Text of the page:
The Internet of Dumbass Things (IoDT)

Big Brother Alexa is watching you

Writing in Forbes (a few years ago), Theo Priestley threw cold water on the “Internet of Things” craze:

This time last year Gartner said that by 2022 a typical family home, in a mature affluent market, could contain several hundred smart objects by 2022. Several hundred. […]

But if we examine the market as it is today apathy is rife because the current trend by OEM companies is to “stick a chip in it” in order to connect it to the internet, without any real value to the consumer. In fact, the only ones getting excited by the Internet of Things are the vendors.

Take Samsung’s offerings at the recent IFA exhibition. Samsung now have a new SmartThings hub to connect the many devices in your home. There were examples like;

  • The smart oven that waited for you to be on your way home before starting to heat your dinner.
  • The home that switched on lights as you approached.
  • Samsung also added a touch of personality to their SmartThings platform; you can start the morning by texting the app “good morning”, and your house will bid you farewell as you leave.

The immediate response to these was – Why ? (especially the last one!)

What software and hardware vendors fail to answer is why is their connected device necessary for a consumer to own and what value does it ultimately bring ? Consider the ‘smart oven’ above. It won’t actually prepare the food for you the night before. You have to do that. So the convenience is…. ?

I know of a family that has a cutting-edge Samsung microwave/oven combo that cannot even display the clock for more than 60 minutes at a time. Apparently, this is because the screen is actually a tablet computer that needs to sleep. In their disgust, the family has not even bothered to set the clock to the correct time. Also, as far as they can tell, the Wi-Fi connectivity is completely useless and adds no value to their cooking experience. In effect, then, their lavishly priced “smart” appliance is arguably rather stupid.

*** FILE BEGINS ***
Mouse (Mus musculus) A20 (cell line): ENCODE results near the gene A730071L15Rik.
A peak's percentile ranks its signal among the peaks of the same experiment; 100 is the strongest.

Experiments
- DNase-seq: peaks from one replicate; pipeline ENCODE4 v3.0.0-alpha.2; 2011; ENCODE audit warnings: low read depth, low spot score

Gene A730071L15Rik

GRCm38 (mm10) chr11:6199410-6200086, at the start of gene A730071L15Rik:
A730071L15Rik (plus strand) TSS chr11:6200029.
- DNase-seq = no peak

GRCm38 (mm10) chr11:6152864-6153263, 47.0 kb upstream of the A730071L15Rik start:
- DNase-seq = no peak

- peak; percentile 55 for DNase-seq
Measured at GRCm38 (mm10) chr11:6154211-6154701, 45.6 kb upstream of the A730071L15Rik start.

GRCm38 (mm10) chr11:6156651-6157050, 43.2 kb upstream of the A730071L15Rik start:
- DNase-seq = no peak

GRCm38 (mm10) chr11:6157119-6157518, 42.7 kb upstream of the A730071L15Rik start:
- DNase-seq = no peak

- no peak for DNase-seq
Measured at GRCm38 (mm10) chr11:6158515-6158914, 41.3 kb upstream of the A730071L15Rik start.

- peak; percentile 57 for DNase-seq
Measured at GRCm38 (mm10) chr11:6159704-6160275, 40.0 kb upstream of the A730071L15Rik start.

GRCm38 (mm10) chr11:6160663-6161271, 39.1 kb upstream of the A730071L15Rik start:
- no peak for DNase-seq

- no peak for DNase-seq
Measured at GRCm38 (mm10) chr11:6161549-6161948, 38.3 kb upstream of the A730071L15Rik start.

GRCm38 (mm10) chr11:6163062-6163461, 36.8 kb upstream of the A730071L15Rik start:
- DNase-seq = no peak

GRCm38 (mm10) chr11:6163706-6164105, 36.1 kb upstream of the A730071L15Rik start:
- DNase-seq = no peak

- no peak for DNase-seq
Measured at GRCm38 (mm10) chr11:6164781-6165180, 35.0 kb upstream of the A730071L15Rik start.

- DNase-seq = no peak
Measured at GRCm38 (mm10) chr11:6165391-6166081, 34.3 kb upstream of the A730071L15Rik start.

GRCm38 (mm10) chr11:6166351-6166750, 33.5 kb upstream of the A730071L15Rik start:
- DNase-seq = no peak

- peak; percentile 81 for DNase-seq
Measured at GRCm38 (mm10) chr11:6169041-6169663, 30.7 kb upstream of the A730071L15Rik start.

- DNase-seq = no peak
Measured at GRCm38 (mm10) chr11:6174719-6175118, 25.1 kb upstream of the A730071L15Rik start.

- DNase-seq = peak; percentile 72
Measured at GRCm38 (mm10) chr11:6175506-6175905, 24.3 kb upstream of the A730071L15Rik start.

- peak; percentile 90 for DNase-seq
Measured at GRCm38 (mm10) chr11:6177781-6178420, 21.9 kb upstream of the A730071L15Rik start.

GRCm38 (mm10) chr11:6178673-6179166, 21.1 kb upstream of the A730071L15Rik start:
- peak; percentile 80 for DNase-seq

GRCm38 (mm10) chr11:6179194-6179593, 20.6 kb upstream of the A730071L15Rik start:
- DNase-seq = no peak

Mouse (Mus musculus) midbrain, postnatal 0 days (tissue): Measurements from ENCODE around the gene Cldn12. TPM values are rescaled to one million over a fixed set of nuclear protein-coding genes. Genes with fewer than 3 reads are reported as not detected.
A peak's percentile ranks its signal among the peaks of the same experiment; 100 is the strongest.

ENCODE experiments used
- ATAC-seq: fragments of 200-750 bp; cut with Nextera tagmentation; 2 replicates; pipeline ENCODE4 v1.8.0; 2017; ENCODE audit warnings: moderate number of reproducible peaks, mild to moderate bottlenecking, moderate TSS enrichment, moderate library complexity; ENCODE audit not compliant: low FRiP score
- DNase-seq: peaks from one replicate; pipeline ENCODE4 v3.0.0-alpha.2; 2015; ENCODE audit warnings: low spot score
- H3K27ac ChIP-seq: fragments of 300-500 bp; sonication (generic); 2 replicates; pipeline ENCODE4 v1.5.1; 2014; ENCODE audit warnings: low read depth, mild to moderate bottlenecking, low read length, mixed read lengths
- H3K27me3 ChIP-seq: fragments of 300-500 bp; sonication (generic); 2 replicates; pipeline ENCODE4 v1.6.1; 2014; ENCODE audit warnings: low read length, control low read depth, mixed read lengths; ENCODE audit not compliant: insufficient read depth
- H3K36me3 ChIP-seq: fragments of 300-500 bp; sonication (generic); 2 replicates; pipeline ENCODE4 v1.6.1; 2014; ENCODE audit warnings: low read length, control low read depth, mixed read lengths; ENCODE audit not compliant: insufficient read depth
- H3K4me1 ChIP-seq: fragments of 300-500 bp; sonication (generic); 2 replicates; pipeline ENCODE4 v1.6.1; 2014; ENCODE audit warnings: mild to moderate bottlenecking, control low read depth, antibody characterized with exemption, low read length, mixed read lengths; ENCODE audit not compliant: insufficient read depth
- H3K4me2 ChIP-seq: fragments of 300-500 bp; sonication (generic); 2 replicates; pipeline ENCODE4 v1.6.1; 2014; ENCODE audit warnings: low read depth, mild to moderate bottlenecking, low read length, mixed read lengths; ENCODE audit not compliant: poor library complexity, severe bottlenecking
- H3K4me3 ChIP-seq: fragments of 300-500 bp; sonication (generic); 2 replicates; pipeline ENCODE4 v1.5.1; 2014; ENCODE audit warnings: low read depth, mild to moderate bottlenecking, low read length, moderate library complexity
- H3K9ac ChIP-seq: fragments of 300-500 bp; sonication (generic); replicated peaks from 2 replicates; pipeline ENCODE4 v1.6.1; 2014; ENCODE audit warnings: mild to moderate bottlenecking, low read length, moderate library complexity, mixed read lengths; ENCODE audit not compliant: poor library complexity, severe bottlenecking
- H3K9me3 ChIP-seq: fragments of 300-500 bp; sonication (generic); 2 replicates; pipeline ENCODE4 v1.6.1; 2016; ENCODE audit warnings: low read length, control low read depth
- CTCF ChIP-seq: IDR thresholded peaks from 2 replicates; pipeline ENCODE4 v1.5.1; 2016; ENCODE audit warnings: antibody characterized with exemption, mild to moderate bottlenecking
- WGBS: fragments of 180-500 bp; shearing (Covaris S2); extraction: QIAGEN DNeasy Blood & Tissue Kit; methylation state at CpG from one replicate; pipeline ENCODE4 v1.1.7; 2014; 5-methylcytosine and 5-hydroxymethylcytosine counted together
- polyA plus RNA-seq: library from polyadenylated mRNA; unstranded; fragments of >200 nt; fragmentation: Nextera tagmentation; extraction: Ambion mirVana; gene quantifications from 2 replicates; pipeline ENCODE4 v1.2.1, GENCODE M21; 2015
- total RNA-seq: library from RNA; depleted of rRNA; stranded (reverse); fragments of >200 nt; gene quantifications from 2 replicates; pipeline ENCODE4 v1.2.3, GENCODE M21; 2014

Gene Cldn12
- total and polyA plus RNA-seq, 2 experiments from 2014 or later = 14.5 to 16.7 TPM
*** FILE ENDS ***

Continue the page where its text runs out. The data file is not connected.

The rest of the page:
I thought of this when reading of Amazon’s latest efforts to create an omni-connected happy digital republic:

Amazon is using a surprise hardware event in Seattle today to introduce a bunch of new devices with its Alexa voice assistant built in.

Why it matters: Amazon is in a race with Google (and to a lesser degree Microsoft and Apple) to make its assistant as ubiquitous as possible.

So far, the company has announced, per CNBC:

  • Amazon Basic Microwave, which will cost $59.99.
  • Echo Wall Clock, at $30, to set timers and such.

[Etc…]

  • New Alexa capabilities. She’ll be able to tell when you’re whispering — and she’ll whisper back. She’ll also act on “hunches,” so if you tell her “good night,” she might turn off your lights and check if your doors are locked.

Creepy! More to the point, how does this invasive consumer technology actually benefit humanity? Are we really better off being able to whisper to our devices, or to control our kitchen lights from 100 miles away?

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